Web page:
Trusting children with building materials is a key step in bolstering a child’s identity as an inventor and artist. Whether made of tape, paper or used wrappers transformed into a home, a bridge or something with no name at all, young artists develop a hands-on understanding of balance, weight, volume, three dimensions and permanence. As they construct, students learn about stretching time and as they are in the flow of making important sculptural choices while building, they loose track of their surroundings and can get completely taken over by their creation. This type of involvement strengthens the right and left brain hemispheres.
As spring and summer break approach, Bell art teachers encourage our families to set up a safe tinkering station in your home. Consider starting with simple tools like a tape measure, scrap paper, twisty ties, found objects, masking tape and glue. Later, when students are older, introduce hot glue and an adult monitored–low voltage, hand held drill, screws, nails and a hammer. Contact local carpenters to ask if they have wood scraps you can pick up, save popsicle sticks and corks. Get some sand paper so they can learn how to treat the wood with care before their sculpture is built and painted, or not. Take a walk with your young artist and pick up treasures you find cast off as trash but would make great art.
Consider the new STEAM learning objectives for developing 21st Century learning skills and how a “Maker Station” will help integrate Science, Technology, Engineering, Art and Math. An essay from the 2012 Making Meaning Conference Symposium, CAISE, or Center for Advancement of Informal Science Education noted that these key factors can positively impact tinkerers:
- motivation and persistence
- process, problem solving and learning
- storytelling and sharing
- context and support
Additional concepts described by the makerspace community include
- identity (seeing oneself as someone who uses tools)
- authorship and agency (posing a problem, thinking independently about what to make next)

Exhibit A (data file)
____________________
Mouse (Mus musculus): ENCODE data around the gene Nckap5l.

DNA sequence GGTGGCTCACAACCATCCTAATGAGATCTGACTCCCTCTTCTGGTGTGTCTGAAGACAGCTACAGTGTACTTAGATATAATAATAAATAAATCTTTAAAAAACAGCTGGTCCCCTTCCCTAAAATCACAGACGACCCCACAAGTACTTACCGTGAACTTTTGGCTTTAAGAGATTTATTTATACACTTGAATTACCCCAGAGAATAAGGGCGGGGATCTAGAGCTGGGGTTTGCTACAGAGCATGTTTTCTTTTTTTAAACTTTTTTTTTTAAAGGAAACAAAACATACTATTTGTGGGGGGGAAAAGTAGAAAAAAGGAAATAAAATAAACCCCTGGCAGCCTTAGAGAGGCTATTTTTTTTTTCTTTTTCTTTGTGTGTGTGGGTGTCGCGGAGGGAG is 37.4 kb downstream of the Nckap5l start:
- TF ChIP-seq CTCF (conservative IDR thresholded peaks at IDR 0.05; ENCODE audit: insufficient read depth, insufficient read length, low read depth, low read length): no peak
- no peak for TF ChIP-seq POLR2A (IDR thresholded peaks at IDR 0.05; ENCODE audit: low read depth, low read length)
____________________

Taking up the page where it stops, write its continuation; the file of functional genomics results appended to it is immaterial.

- digital-physical convergence (content knowledge inherent in many maker activities)
Started in 1967 “to explore how children and adults learn in and through the arts,” Project Zero at Harvard University, has made huge strides in researching the links between cognitive development and hands-on problem solving. They host learning conferences, artists in residence, research and online library of resources. Here are some interesting articles to read regarding their work: Mind/Shift and Project Zero Programs.
The Exploratorium in San Francisco is an interactive museum focusing on tinkering, experimental inquiry, science and experiments. They wrote two engaging books, Explorolab and The Art of Tinkering. Check them out!
Artist, Scott Weaver expresses the joys of tinkering in this informative video.
Many tinkerers have changed the world. Lenoardo DaVinci had volumes of materials he collected in his studio to bend, stretch and nail into a flying machine or robotic knight prototype. Rube Goldberg was multi-talented. He was a cartoonist, engineer and visionary. Who else would try to problem solve how to create a machine that can pull the cotton out of an asprin bottle? Although he did not build his inventions, his drawings show an incredible amount of original thinking. Another brilliant and lesser known group of tinkerers is the French sculptural, husband and wife team, ACM, which stands for Alfred and Marie Corinee. They have been known to fuse together discarded machine parts, fuses, feathers, sticks, sprockets and more. Check them out! We are fascinated with the variety of textures, layering and colors ACM blends together.
We have several videos and websites we suggest to inspire a home of tinkering and building. Remember not to aim for perfection but to allow the process of making, falling apart and restructuring with important building decisions to be the focus. Families who create together can do amazing things.
Sites of interest: Caine’s Arcade, The Tinkering School, Chicago Tinkering School
Locations to purchase cool tinkering materials and learn cool building skills: The Rebuilding Exchange http://rebuildingexchange.org/, The Resource Center of Chicago http://www.resourcecenterchicago.org/, The Waste Shed http://www.thewasteshed.com/ The American Science and Surplus http://www.sciplus.com/ Yard and Garage Sales!!! Your junk drawer Thrift Stores
Please let us know if you create a Tinkering station in your home and share pictures too!